In an article  entitled

Why Are A Growing Number Of Ex-Mormons Using Psychedelics?

KUER’s RadioWest  reports

Author. Benjamin Bombard

A Salt Lake native, Benjamin Bombard served numerous internships in the KUER newsroom before becoming a producer of RadioWest. He aspired to the position for years, and in his sometimes wayward pursuit of it he has worked as a print and radio journalist in Utah, Wyoming, and California, a horse wrangler, golf course “bag rat,” dishwasher, janitor, bookseller, children’s museum guide, barista, linecook, and a male nanny or “manny.” He has dished up gelato to Mafiosos in Rhode Island, and worked as a volunteer for a health NGO in Mali, West Africa, where he politely declined an offer to act as a blood-diamond mule. He values holistic personal fitness and good, honest food. Most of his free time is spent writing, reading, preparing for hunting season, hunting when it’s hunting season, and otherwise pursuing an overabundance of diverse interests and passions.

Contact Benjamin.


Late last summer, Steve Urquhart, a lawyer and former Utah state legislator, announced that he was forming his own church. Urquhart was once a highly conservative lawmaker, which was in line with his background as a member of the Church of Jesus Christ of Latter-Day Saints from Washington County.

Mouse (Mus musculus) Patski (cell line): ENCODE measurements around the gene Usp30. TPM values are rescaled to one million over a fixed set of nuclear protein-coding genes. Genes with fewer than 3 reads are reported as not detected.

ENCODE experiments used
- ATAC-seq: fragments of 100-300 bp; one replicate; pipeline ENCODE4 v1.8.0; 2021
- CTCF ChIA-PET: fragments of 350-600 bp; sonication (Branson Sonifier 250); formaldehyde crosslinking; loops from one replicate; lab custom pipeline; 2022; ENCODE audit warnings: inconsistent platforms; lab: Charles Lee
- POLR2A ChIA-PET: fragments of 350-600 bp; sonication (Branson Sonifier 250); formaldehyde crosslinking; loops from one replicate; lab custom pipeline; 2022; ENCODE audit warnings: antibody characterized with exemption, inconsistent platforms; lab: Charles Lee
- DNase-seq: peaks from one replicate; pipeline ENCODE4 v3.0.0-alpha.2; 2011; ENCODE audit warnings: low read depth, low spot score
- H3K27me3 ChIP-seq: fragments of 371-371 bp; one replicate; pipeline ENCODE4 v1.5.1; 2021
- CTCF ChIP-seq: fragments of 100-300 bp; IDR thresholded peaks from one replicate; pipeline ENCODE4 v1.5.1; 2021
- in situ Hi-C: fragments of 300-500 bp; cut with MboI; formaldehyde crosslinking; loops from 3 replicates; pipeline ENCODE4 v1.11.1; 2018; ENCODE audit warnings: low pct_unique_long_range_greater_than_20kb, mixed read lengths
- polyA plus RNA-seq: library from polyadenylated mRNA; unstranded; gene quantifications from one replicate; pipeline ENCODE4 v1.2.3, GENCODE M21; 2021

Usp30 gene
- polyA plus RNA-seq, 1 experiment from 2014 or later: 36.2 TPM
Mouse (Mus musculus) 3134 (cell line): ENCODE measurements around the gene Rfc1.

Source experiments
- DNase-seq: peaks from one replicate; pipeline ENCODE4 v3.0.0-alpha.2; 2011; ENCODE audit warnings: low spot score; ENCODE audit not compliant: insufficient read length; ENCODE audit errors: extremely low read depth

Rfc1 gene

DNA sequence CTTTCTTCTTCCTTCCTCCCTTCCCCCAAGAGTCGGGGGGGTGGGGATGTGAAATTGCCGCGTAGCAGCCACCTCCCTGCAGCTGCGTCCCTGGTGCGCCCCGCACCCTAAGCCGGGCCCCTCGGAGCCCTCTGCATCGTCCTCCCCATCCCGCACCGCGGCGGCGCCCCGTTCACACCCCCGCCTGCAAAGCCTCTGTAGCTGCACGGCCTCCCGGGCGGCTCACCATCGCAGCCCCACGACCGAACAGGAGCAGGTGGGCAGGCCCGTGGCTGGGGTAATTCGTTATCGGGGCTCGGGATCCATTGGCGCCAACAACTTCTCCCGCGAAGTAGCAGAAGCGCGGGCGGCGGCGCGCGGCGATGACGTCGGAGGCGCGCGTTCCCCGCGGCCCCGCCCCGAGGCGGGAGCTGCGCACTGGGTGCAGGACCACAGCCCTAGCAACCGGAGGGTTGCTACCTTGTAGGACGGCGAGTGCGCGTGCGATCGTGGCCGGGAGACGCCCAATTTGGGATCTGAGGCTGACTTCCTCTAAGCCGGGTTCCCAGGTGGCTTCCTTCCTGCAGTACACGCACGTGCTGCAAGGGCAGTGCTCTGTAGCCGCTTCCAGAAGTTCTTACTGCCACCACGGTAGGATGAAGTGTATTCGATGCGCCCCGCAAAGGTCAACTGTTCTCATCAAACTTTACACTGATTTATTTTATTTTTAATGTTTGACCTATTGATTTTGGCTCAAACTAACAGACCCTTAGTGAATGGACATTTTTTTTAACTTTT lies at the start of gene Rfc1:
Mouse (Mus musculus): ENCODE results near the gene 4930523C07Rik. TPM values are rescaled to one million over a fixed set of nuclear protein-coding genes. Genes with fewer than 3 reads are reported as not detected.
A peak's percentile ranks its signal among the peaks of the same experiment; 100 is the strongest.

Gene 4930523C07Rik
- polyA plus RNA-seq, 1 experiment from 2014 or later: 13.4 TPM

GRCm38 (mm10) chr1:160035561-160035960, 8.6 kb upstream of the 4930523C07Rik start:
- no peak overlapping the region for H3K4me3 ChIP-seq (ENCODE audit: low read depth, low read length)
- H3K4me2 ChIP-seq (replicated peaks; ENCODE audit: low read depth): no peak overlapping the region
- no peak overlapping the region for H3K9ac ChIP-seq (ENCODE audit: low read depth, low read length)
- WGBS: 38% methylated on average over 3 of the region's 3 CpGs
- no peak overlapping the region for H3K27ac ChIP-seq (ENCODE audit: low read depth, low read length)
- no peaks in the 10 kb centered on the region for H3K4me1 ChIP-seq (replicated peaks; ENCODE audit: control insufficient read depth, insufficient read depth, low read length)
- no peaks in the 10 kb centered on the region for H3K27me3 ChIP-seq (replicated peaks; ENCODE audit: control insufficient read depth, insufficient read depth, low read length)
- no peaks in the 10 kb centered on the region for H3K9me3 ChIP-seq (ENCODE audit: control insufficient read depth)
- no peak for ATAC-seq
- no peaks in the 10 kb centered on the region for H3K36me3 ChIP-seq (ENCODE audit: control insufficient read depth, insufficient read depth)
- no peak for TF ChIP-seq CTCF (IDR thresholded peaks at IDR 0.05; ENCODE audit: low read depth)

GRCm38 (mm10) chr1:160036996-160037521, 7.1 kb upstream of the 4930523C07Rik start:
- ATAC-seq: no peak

But personal challenges, and, surprisingly, psychedelics, changed Urquhart’s mind. He left the church and became a vocal advocate for progressive causes, including medical marijuana.

His new church, The Divine Assembly, bears little in common with Mormonism, particularly because its sacrament is psychedelics rather than bread and water,.

After reading about Urquhart’s church in a column by Robert Gehrke at The Salt Lake Tribune, I attended a virtual conference held by The Divine Assembly.

A Zoom gathering of The Divine Assembly in December 2020.

“Load up the handcart and join Utahns and Mormons who are trekking into psychedelic spaces,” read an advertisement for the conference on Facebook. Many of the attendees, I learned, were former members of the LDS church who were interested in trying psychedelics or already doing so.

Who were these people, I wondered, and why, after leaving a demanding, orthodox faith, had they turned to psychedelics? Was there something about the Mormon experience that primed people for seeking out these drugs?

Over the past several months, I’ve spoken with more than a dozen individuals, all of them once devout, faithful and committed members of the LDS church. For various reasons, they fell away from the faith, and in time, they found psychedelics.

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